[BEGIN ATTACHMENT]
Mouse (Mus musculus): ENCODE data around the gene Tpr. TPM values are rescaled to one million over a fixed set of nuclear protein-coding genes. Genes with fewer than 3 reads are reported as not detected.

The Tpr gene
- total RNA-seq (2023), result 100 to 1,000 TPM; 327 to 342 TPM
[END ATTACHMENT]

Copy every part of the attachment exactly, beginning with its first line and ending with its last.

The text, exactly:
Mouse (Mus musculus): ENCODE data around the gene Tpr. TPM values are rescaled to one million over a fixed set of nuclear protein-coding genes. Genes with fewer than 3 reads are reported as not detected.

The Tpr gene
- total RNA-seq (2023), result 100 to 1,000 TPM; 327 to 342 TPM